Comets' Douglas does his part with pink shoes
For those in attendance at tonight's varsity boys basketball game in Central Point between Crater and South Medford, rest assured your eyes are not playing tricks on you.
Those ARE pink shoes on the feet of Crater junior Jordan Douglas, and, yes, he is trying to make a point.
In an effort to further cancer awareness, Douglas made the decision last summer to wear pink shoes when he played basketball. He's also been working with Providence Medical Center for a project he's calling "Hoops 4 Hope," where all proceeds he's raising through donations go to the hospital for use in assisting cancer patients.
"Cancer's all around and I just want people to notice it and know that people actually need support to go through it," says Douglas.
"I've been around it all my life," adds the 6-foot-1, 160-pound guard. "I've had relatives, aunts, uncles, school teachers — you name it — who've been dealing with it. My dad's mom (Lourie) got it and just being as close as I was with her, it just really affected me."
Douglas' main plan to raise funds for Providence is seeking sponsors to do a "pay-per-point" fundraiser for every basket he scores during the season for the Comets. He's sent out mailers seeking donations, with Valpak already on board and hopefully others following suit.
Douglas also plans to set up a table at other events, such as an upcoming car show, to create awareness for what he's doing and generate more donations.
The 16-year-old's goal right now is to build momentum for what he hopes will be a fruitful senior project.
"My plan was to start early and start making a path to go by for my senior year," he says. "and then when that happens, that's when I want everything to increase and raise as much money as possible."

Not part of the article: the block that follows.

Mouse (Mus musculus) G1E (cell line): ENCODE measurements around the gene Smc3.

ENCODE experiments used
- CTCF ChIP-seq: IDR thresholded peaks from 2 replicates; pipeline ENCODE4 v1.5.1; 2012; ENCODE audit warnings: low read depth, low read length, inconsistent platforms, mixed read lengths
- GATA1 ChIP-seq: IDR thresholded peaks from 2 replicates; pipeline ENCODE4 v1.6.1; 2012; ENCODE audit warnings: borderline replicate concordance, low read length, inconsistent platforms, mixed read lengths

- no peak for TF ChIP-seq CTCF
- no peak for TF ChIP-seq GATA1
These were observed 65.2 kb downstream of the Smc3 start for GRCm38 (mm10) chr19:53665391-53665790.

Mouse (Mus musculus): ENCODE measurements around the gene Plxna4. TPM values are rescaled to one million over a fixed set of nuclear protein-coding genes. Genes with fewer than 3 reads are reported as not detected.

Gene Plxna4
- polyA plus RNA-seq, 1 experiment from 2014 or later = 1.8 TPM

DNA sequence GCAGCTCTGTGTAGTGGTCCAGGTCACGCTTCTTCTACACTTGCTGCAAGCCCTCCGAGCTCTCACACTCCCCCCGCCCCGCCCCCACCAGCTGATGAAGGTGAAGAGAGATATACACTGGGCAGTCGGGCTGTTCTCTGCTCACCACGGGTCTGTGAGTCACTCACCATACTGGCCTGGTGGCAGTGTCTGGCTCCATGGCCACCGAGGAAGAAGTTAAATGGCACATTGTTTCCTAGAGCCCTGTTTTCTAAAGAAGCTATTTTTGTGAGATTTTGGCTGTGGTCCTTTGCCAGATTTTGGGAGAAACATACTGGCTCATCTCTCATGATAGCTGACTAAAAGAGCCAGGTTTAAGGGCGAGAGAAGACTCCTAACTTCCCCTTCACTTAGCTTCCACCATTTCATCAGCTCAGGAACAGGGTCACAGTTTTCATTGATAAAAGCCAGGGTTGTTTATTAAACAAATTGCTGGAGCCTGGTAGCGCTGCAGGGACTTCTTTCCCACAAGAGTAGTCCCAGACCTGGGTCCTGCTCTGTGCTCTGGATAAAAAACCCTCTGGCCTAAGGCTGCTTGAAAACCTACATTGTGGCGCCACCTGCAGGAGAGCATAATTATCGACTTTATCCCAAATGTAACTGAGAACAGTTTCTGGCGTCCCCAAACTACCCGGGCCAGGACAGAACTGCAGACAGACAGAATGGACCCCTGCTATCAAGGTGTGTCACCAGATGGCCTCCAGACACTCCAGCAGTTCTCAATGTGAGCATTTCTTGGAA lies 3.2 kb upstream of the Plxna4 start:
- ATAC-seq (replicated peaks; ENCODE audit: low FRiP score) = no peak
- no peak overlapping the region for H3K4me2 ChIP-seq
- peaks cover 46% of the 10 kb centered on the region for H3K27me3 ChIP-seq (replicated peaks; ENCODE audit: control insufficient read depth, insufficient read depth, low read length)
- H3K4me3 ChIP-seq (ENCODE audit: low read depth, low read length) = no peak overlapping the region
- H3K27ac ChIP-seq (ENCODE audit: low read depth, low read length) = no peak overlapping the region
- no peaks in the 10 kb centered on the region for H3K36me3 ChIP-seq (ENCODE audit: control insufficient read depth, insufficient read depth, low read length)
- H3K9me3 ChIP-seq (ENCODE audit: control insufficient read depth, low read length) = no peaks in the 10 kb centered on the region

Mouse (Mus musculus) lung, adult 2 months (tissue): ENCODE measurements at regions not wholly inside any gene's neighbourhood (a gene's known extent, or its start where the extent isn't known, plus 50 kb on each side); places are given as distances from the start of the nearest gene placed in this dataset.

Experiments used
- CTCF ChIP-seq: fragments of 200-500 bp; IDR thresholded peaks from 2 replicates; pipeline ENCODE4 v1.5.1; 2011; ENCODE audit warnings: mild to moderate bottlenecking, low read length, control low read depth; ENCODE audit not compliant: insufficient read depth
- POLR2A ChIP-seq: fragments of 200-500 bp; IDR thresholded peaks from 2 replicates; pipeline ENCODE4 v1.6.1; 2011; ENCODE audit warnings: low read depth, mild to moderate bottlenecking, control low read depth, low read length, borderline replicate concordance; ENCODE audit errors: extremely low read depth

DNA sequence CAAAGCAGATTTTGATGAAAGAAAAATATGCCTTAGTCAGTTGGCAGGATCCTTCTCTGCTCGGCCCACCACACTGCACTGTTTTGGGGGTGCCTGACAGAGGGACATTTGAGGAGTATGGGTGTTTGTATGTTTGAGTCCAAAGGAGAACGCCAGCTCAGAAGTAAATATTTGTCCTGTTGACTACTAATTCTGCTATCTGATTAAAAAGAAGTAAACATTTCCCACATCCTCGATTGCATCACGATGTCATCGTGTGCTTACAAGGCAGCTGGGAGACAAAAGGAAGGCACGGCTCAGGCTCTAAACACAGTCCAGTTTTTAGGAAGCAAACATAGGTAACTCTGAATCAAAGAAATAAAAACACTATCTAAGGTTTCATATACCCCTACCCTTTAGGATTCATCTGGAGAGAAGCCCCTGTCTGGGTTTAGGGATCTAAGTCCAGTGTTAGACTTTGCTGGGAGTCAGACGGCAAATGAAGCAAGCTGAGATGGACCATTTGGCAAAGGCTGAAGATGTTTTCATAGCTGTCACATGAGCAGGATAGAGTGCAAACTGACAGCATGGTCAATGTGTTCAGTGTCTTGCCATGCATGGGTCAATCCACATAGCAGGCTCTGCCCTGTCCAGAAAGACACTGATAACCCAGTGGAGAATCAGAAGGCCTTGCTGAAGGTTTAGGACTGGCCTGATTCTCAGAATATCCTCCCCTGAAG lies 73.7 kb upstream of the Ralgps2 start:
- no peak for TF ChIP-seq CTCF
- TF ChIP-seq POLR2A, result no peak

Douglas didn't have to work too hard to sell the school and head coach John Parent on his plan to get the ball rolling this year. He'd like to wear the pink shoes in all his games, but it was decided to make the statement solely at home games to avoid potential pitfalls on the road.
"I thought it was a great idea," Parent says of Douglas' project. "We have a couple people that are affected by (cancer) that are within the family of our basketball team, and anything we can do for a cause that ails so many people, we thought that's something we should do."
There had to be some initial concern of Douglas separating himself from the team and becoming a distraction, but the junior says his coaches and teammates have been nothing but supportive and understand why he's doing what he's doing.
"Jordan's as good of a kid as you'll find," says Parent. "He's doing it for the right reasons and hasn't been a distraction at all. We've all rallied around him and supported him in this."
As for donning pink, Douglas says it's really paid off in creating a dialogue for those around him.
"I played in a summer league and decided to put them on and I had probably 20 parents come up to me and say they liked my shoes and ask why I was wearing them and then I'd explain everything," says Douglas. "Everybody likes it so far and if you can get people to talk about it, then that kinda opens the door (for more awareness)."